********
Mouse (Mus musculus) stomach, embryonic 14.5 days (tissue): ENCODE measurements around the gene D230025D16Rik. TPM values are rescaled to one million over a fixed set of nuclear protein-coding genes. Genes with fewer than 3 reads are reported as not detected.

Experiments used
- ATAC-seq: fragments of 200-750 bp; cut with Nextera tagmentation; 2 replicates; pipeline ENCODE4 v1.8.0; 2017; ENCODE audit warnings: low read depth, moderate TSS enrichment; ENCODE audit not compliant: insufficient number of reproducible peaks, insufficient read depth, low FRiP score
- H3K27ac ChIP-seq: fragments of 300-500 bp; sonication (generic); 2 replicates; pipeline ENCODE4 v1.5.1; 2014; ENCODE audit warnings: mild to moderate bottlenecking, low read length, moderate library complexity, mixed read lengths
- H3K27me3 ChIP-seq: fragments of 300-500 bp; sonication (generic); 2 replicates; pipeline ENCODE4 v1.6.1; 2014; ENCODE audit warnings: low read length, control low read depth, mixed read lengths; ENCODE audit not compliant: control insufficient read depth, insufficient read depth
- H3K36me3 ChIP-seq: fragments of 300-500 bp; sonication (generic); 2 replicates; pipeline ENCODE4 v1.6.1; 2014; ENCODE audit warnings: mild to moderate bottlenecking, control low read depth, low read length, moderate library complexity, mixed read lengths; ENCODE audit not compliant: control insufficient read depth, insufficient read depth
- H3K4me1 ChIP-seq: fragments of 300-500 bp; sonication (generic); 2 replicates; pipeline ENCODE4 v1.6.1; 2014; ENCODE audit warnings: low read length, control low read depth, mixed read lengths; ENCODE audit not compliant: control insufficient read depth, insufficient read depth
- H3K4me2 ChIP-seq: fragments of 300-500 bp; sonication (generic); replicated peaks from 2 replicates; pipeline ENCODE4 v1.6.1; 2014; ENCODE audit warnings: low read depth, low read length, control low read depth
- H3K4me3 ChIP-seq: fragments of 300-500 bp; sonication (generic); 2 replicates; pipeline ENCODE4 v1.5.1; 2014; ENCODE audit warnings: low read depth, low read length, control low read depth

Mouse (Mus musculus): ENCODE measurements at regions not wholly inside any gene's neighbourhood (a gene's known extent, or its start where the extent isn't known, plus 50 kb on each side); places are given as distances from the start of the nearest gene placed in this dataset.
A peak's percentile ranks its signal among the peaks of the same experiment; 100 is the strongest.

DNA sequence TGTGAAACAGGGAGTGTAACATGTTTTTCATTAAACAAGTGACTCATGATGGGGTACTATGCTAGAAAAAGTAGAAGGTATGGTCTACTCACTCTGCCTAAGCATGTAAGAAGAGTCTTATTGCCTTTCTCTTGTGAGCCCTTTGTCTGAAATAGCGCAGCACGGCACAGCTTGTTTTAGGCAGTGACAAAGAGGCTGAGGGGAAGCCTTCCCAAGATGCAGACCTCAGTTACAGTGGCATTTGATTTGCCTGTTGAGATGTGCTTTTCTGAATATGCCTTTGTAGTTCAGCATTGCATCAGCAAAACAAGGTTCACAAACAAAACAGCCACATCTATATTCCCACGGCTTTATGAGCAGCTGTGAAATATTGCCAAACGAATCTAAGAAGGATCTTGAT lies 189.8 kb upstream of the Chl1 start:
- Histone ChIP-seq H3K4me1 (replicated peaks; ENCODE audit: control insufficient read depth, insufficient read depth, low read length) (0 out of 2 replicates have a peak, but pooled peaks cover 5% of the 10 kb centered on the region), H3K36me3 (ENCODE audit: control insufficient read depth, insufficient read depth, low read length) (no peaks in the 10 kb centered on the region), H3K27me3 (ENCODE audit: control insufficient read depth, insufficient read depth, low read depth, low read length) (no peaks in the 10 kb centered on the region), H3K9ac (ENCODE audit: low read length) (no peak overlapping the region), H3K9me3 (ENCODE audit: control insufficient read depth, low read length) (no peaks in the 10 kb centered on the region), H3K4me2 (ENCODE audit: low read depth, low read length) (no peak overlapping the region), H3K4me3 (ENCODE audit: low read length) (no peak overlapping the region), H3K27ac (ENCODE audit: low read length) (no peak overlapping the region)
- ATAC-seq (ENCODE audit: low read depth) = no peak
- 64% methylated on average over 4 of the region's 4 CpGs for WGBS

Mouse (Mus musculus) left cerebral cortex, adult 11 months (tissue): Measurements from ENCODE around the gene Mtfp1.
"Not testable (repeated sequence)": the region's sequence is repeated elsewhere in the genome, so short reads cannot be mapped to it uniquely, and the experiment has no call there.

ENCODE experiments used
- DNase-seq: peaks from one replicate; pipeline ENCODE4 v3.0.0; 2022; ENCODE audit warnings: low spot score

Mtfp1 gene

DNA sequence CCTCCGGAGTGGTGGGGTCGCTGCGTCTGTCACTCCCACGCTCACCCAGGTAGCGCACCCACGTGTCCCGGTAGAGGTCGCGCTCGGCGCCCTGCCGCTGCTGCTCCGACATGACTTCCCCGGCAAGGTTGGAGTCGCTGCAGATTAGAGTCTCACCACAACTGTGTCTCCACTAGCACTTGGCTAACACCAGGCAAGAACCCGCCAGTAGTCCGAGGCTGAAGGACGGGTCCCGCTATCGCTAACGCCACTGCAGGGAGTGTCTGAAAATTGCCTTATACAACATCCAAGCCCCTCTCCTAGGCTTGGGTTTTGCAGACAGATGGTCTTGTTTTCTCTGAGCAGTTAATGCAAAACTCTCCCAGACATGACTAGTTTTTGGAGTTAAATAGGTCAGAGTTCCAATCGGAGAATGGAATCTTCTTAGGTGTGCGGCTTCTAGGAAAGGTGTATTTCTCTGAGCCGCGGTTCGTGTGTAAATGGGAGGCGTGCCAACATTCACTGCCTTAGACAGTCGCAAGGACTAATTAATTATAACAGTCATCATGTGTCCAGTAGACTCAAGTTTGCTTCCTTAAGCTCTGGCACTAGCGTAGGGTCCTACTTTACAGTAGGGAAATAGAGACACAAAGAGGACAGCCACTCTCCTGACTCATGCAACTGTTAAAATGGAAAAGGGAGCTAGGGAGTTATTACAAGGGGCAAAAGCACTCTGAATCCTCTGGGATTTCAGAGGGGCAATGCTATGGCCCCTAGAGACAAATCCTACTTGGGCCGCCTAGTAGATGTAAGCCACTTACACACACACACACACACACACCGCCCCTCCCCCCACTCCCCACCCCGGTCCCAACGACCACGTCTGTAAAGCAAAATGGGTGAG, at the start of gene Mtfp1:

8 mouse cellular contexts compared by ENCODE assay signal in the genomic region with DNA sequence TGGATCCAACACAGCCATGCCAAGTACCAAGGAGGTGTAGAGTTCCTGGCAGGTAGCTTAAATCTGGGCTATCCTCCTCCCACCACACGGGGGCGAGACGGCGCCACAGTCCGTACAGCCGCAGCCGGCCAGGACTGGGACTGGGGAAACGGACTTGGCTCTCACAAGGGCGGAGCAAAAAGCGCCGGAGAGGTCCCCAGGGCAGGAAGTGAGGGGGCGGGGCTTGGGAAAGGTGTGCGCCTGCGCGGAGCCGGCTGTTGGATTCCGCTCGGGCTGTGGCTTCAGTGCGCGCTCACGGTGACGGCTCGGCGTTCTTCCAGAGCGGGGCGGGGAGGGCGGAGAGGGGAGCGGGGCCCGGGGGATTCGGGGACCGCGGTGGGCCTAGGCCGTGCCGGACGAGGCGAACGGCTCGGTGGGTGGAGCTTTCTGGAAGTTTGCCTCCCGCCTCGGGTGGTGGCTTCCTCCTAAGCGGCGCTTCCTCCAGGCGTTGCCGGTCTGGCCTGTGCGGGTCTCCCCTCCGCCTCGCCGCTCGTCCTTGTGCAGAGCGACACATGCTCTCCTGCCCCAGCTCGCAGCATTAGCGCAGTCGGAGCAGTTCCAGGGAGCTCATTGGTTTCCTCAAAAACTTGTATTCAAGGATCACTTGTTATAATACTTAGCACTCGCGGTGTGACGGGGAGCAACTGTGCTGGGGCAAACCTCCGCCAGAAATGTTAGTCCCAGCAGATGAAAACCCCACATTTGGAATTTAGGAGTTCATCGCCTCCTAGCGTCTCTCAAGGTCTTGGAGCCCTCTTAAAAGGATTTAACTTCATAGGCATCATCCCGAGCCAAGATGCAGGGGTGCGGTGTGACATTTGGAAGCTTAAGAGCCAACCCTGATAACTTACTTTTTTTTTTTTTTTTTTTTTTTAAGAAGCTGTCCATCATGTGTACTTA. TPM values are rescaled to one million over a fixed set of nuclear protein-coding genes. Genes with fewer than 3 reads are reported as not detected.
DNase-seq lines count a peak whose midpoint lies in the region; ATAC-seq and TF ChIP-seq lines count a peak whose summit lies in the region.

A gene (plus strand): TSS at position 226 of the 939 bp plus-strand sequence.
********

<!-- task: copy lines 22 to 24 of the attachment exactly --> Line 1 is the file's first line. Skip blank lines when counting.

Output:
8 mouse cellular contexts compared by ENCODE assay signal in the genomic region with DNA sequence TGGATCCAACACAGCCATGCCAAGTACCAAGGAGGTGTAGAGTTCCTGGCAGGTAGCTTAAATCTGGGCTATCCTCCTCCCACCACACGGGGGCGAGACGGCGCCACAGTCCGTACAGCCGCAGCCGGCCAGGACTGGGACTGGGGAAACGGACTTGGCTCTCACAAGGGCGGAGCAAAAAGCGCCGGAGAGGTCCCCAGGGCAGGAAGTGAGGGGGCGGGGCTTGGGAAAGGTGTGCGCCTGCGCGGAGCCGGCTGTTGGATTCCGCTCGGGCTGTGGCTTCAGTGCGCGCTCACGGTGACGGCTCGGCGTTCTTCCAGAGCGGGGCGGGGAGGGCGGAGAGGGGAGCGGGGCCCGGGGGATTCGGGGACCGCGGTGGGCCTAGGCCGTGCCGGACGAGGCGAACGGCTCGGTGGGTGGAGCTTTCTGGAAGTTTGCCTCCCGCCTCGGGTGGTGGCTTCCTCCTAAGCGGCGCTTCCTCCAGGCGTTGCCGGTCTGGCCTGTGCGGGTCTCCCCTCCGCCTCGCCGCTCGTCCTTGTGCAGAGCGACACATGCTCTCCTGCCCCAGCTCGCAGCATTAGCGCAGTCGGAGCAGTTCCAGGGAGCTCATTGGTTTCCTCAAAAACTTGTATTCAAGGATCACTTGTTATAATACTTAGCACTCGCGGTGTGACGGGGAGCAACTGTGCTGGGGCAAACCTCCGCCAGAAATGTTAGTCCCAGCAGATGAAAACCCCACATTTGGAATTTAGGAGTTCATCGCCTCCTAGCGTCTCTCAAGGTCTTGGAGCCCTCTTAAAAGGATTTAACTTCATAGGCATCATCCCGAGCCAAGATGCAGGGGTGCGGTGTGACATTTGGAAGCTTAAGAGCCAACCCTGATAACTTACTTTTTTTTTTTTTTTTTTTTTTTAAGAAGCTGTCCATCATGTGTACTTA. TPM values are rescaled to one million over a fixed set of nuclear protein-coding genes. Genes with fewer than 3 reads are reported as not detected.
DNase-seq lines count a peak whose midpoint lies in the region; ATAC-seq and TF ChIP-seq lines count a peak whose summit lies in the region.

A gene (plus strand): TSS at position 226 of the 939 bp plus-strand sequence.